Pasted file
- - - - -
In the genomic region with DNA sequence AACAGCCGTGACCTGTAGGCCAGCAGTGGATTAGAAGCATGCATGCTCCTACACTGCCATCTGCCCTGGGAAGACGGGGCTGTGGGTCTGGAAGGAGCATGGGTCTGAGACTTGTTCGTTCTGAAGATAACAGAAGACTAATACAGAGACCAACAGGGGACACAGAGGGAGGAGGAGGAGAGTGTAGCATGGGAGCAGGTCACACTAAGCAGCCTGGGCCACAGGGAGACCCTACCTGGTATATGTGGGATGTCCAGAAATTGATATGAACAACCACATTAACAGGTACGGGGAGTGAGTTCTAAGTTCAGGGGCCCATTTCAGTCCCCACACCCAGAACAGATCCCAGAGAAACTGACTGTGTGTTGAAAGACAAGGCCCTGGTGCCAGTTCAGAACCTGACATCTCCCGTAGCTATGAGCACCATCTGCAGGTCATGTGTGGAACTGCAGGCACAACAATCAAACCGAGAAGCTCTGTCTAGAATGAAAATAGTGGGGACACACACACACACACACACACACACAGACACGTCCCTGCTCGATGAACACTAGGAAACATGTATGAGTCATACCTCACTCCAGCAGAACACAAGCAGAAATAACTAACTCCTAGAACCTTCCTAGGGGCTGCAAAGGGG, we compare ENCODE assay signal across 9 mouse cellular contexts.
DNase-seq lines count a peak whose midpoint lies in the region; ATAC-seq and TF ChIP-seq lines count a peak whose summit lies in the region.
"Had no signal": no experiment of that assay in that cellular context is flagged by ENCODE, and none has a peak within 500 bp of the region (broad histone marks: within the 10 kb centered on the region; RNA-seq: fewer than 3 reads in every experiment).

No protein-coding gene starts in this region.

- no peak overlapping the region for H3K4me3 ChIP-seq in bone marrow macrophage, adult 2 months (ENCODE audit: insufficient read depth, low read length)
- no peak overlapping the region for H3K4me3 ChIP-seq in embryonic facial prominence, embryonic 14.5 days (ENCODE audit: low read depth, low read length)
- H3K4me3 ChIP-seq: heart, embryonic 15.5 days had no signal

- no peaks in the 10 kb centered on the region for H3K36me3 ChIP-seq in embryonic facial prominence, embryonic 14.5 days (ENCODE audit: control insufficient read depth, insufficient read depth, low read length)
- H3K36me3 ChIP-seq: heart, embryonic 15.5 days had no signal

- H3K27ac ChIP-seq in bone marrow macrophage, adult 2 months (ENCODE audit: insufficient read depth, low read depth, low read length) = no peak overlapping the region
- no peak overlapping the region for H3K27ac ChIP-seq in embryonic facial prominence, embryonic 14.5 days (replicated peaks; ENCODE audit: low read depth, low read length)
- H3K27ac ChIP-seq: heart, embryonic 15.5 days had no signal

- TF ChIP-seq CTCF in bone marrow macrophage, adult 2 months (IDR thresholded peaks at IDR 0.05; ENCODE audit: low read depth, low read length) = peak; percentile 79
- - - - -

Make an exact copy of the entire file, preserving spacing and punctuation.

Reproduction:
In the genomic region with DNA sequence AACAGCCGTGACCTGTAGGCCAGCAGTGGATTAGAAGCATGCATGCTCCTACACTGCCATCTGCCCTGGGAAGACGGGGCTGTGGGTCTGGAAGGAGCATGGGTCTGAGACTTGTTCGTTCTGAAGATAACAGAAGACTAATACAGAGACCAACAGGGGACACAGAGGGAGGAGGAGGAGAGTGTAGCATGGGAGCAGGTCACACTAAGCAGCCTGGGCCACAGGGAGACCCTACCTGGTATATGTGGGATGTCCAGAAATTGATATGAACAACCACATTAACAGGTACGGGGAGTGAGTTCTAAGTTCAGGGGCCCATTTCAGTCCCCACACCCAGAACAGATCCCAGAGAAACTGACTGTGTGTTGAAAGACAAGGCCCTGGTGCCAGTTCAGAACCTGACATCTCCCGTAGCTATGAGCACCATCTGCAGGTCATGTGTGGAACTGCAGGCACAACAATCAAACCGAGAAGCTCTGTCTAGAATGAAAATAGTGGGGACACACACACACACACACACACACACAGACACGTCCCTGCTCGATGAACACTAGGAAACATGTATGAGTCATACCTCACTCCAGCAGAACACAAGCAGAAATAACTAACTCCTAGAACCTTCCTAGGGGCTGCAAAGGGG, we compare ENCODE assay signal across 9 mouse cellular contexts.
DNase-seq lines count a peak whose midpoint lies in the region; ATAC-seq and TF ChIP-seq lines count a peak whose summit lies in the region.
"Had no signal": no experiment of that assay in that cellular context is flagged by ENCODE, and none has a peak within 500 bp of the region (broad histone marks: within the 10 kb centered on the region; RNA-seq: fewer than 3 reads in every experiment).

No protein-coding gene starts in this region.

- no peak overlapping the region for H3K4me3 ChIP-seq in bone marrow macrophage, adult 2 months (ENCODE audit: insufficient read depth, low read length)
- no peak overlapping the region for H3K4me3 ChIP-seq in embryonic facial prominence, embryonic 14.5 days (ENCODE audit: low read depth, low read length)
- H3K4me3 ChIP-seq: heart, embryonic 15.5 days had no signal

- no peaks in the 10 kb centered on the region for H3K36me3 ChIP-seq in embryonic facial prominence, embryonic 14.5 days (ENCODE audit: control insufficient read depth, insufficient read depth, low read length)
- H3K36me3 ChIP-seq: heart, embryonic 15.5 days had no signal

- H3K27ac ChIP-seq in bone marrow macrophage, adult 2 months (ENCODE audit: insufficient read depth, low read depth, low read length) = no peak overlapping the region
- no peak overlapping the region for H3K27ac ChIP-seq in embryonic facial prominence, embryonic 14.5 days (replicated peaks; ENCODE audit: low read depth, low read length)
- H3K27ac ChIP-seq: heart, embryonic 15.5 days had no signal

- TF ChIP-seq CTCF in bone marrow macrophage, adult 2 months (IDR thresholded peaks at IDR 0.05; ENCODE audit: low read depth, low read length) = peak; percentile 79